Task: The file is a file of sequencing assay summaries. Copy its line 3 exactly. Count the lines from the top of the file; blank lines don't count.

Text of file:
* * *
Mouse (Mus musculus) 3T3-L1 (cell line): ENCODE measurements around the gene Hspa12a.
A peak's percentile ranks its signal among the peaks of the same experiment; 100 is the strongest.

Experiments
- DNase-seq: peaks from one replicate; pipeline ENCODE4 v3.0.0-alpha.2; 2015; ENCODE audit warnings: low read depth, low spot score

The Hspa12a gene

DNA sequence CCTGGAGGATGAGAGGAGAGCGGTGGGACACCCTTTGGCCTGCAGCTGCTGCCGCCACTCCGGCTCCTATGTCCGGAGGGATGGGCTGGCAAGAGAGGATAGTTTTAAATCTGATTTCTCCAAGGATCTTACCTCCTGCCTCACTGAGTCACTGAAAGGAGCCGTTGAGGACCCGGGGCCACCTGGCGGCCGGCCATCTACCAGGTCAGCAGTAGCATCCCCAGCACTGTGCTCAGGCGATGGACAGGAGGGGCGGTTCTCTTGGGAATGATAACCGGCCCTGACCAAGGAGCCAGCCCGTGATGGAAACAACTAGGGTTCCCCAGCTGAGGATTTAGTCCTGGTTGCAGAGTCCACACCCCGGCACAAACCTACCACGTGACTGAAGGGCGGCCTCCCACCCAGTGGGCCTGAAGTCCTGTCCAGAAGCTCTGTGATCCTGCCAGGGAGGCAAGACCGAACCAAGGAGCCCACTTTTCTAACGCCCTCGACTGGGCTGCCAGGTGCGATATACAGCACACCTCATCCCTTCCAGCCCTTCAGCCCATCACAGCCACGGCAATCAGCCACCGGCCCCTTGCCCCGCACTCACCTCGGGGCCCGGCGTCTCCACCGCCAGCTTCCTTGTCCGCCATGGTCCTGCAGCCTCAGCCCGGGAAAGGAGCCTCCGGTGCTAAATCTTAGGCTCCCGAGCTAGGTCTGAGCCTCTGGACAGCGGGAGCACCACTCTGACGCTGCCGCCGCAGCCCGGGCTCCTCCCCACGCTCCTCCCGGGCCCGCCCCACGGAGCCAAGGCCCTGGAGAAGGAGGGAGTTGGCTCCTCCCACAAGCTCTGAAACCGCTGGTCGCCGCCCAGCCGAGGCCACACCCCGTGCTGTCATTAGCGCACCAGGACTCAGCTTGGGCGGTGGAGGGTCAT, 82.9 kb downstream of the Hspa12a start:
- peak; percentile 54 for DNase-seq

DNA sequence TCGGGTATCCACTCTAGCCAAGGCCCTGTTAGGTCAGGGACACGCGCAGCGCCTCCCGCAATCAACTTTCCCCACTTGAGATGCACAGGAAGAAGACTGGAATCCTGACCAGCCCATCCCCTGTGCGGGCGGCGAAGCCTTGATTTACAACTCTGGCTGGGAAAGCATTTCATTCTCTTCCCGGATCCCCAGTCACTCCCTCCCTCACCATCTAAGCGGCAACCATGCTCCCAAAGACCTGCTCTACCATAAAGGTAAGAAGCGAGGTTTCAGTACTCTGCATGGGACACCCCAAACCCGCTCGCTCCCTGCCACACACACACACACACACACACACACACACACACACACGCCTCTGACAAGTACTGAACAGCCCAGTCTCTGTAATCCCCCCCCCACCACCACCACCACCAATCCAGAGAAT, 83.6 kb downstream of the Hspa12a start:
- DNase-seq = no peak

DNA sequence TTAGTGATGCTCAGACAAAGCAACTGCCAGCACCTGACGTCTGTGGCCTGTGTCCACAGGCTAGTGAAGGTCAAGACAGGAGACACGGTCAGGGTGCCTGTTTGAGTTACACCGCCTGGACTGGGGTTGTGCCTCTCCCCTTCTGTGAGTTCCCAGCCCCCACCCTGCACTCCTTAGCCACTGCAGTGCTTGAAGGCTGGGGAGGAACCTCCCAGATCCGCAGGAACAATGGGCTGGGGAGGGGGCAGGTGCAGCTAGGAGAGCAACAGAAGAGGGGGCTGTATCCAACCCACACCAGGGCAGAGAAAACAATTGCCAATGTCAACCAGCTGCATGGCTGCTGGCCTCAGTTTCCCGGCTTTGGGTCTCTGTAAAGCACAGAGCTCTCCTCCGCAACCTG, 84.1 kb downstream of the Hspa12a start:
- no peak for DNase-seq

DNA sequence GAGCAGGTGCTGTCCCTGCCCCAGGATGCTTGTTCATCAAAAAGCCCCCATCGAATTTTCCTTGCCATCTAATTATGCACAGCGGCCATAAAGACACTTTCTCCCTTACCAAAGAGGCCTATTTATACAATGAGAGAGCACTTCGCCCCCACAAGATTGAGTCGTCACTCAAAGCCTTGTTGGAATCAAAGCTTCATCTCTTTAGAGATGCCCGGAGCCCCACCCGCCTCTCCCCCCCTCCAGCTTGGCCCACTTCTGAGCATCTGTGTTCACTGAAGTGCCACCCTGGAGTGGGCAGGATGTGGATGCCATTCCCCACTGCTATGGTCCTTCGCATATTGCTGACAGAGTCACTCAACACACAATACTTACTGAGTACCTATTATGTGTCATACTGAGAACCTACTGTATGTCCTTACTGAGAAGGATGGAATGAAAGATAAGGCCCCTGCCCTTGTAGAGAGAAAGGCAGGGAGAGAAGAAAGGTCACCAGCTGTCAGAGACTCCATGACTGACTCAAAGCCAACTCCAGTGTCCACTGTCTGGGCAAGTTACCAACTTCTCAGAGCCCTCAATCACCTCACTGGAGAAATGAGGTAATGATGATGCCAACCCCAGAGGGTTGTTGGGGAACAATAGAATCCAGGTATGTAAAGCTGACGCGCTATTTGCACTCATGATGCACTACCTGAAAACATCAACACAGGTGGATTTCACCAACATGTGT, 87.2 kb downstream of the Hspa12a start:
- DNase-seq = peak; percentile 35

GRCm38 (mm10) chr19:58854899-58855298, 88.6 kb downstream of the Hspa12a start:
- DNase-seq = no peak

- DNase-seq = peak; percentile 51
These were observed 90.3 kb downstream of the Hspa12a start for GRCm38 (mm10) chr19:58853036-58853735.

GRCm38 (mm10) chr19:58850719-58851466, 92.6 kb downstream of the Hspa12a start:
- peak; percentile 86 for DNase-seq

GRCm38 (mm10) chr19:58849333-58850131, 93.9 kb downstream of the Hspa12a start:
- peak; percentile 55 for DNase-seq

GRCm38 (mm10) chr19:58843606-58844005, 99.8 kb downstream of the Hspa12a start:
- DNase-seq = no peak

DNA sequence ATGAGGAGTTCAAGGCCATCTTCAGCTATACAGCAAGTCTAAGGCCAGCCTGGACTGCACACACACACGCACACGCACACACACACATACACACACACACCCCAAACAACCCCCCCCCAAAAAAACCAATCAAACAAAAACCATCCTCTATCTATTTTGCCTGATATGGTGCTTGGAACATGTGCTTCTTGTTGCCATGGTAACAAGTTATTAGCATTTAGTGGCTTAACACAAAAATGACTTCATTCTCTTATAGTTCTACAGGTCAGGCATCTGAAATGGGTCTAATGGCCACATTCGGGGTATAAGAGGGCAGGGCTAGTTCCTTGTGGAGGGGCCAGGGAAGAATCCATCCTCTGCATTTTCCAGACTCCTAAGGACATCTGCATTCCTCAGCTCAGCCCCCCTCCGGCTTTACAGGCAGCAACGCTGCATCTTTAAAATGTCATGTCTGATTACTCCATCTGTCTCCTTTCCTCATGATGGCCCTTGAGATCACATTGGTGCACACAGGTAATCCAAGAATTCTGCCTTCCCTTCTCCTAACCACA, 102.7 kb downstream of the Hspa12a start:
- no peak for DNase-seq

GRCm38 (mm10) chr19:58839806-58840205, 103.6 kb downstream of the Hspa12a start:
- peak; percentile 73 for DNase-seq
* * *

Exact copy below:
Experiments